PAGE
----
In a recent interview Pope Francis said his predecessor Pope Emeritus Benedict XVI was a leader in “taking responsibility” and responding with transparency to clerical sexual abuse — the latest defense by the Holy Father of his predecessor, who is facing criticism in his native Germany for his handling of several abuse cases as an archbishop decades ago.
In the Nov. 22 interview published Monday by America Magazine, Pope Francis discussed a wide range of topics including the Church’s response to revelations of abuse by clergy. Francis said although “official statistics” show that clergy abuse makes up a very small percentage of all abuse cases in society, [i]f there had been only one case, it would have been monstrous.”
Before the 2002 “Boston crisis,” abusers were simply moved from place to place as part of the institutional cover-up, he said.
“The practice, which is still maintained in some families and institutions today, was to cover it up. The Church made the decision to not cover up [anymore]. From there progress was made in judicial processes, the creation of the Pontifical Commission for the Protection of Minors,” the pope said, as reported by America.
“Here, a great [example] is Cardinal [Seán] O’Malley of Boston, who had the mindset to institutionalize [the protection of minors] within the Church. When honest people see how the Church is taking responsibility for this monstrosity, they understand that the Church is one thing while the abusers who are being punished by the Church are another. The leader in taking these decisions was Benedict XVI.”
During his almost eight-year pontificate, which began in 2005, Benedict XVI dismissed hundreds of abusers from the clerical state, regularly met abuse survivors, and addressed the abuse crisis in Ireland in a 2010 pastoral letter. He resigned from the papacy in 2013.
This is not the first time Pope Francis has spoken in defense of his predecessor’s record on responding to sexual abuse. Amid an ongoing reckoning over Benedict XVI’s handling of abuse cases in Munich, where he served as archbishop from 1977 to 1982, Pope Francis called to offer his support to Benedict XVI as the pope emeritus faced criticism.
A lengthy investigative report, compiled by a German law firm and released in January, criticized the nonagenarian retired pope’s handling of four cases during his time in charge of the southern German Archdiocese of Munich and Friesing.
In two of the cases, the report says, clerics committed abuse while then-Archbishop Ratzinger was in office. While they were criminally sanctioned by secular courts, they continued to perform pastoral duties, and no action was taken against them under canon law. In a third case, a cleric convicted by a foreign court worked in the Munich Archdiocese, and in a fourth case, a priest already accused of abuse was moved to Munich in 1980, where he committed further acts of abuse.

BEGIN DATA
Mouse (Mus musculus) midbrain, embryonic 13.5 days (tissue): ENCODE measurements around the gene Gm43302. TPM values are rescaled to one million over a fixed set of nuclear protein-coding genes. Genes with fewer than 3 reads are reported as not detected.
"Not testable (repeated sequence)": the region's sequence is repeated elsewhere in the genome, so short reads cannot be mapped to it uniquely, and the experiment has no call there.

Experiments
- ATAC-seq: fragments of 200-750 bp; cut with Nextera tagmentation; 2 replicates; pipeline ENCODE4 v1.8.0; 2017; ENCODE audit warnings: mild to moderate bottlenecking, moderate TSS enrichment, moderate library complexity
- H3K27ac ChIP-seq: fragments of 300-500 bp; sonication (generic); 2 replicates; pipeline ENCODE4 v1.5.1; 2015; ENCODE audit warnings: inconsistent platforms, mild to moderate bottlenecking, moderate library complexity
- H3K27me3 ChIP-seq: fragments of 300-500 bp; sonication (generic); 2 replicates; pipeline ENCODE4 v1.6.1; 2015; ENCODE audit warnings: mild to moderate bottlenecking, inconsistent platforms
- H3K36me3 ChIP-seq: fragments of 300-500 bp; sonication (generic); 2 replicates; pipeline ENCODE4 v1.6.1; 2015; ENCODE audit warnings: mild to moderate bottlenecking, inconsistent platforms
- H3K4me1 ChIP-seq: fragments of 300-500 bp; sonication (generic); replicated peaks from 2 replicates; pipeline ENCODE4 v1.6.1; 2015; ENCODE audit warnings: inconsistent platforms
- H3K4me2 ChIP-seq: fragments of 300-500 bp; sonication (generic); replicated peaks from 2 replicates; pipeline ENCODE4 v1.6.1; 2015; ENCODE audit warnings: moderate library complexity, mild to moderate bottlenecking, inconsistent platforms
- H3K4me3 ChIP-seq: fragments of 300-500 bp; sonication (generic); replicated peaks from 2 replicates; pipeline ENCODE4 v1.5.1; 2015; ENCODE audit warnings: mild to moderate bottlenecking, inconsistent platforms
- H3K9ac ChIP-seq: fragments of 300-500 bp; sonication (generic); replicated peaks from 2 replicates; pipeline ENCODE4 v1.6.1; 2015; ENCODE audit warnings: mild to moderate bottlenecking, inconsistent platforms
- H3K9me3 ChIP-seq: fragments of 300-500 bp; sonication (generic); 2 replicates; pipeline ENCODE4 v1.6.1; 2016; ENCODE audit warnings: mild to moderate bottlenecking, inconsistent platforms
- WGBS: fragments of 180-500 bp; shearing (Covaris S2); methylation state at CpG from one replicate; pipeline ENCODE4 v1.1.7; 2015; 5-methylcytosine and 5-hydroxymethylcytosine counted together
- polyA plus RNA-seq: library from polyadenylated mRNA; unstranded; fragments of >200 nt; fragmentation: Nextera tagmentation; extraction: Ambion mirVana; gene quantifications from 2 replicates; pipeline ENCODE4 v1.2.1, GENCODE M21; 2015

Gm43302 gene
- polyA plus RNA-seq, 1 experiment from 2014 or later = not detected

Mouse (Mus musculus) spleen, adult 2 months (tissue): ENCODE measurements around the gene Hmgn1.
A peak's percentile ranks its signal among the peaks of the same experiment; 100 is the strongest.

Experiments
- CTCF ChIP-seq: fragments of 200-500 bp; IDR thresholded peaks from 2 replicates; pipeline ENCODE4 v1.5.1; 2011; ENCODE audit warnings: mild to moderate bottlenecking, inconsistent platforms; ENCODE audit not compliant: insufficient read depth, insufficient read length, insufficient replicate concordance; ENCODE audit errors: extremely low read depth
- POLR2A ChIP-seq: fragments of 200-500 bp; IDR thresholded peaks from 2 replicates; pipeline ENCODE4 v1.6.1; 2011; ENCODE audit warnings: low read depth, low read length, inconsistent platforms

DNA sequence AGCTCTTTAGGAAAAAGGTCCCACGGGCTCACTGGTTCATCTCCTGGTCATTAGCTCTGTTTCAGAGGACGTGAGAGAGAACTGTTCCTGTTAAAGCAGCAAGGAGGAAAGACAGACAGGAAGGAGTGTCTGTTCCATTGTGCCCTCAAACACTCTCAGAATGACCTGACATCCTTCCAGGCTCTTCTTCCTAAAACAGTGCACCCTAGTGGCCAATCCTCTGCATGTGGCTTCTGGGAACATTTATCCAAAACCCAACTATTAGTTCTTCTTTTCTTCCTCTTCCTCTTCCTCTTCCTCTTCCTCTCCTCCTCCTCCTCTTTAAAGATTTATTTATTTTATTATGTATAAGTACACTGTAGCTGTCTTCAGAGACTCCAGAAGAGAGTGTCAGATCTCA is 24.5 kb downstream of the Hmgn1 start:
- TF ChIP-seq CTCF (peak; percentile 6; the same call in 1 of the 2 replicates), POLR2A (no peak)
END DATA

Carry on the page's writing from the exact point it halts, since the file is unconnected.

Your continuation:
The 1,000-page report — which has drawn some criticism for its $1.53 million price tag — covered the years 1945–2019 and identified at least 497 victims of abuse as well as 235 alleged perpetrators, including 173 priests, during the 74-year period.
For his part, Benedict issued a grave apology to victims of sexual abuse, while four of his advisers defended his actions in each of the four cases mentioned in the report in a three-page rebuttal.
“I have had great responsibilities in the Catholic Church. All the greater is my pain for the abuses and the errors that occurred in those different places during the time of my mandate,” Benedict wrote.
“Each individual case of sexual abuse is appalling and irreparable. The victims of sexual abuse have my deepest sympathy and I feel great sorrow for each individual case.”
The advisers insisted that Benedict was not “aware of sexual abuse committed or suspicion of sexual abuse committed by priests” in any of the cases mentioned in the report.
Archbishop Georg Gänswein, Benedict’s longtime personal secretary, told EWTN in February that the pope emeritus “is being accused of something that contradicts 25 years of his work” in making the Church more transparent and effective at dealing with sexual abuse.
After leaving the Munich Archdiocese in 1982, the future pope served as prefect of the Vatican Congregation for the Doctrine of the Faith (CDF). In 2001, Pope John Paul II entrusted the CDF with investigating allegations of clerical abuse worldwide.
Gänswein said in February that Benedict encountered “internal resistance” at the Vatican as he sought to take decisive action against abusers but was able to overcome it with the Polish pope’s support.
“He did not only play a decisive role, he was the decisive figure, the decisive man; the one who not only suggested transparency, but also took concrete steps towards transparency. One can say, he is the ‘father of transparency,’ and thus he also managed to convince Pope John Paul II,” he said.
Sexual abuse is, Pope Francis said in the Nov. 22 interview, “a ‘new’ problem in its manifestation, but eternal in that it has always existed. In the pagan world they commonly used children for pleasure,” he said, going on to express his deep worry about the scourge of child pornography.
“The Church takes responsibility for its own sin, and we go forward, sinners, trusting in the mercy of God. When I travel, I generally receive a delegation of victims of abuse,” he noted.
On the topic of sexual abuse in the Catholic Church, Pope Francis was asked about the apparent lack of transparency when it comes to accusations against bishops, compared with the handling of accusations against priests. The pope called for “equal transparency” going forward, adding that “if there is less transparency, it is a mistake.”
In the America interview, Pope Francis also discussed the role of bishops, why women cannot be ordained priests, racism, polarization, the Vatican-China deal, and whether he has any regrets from his time as pope.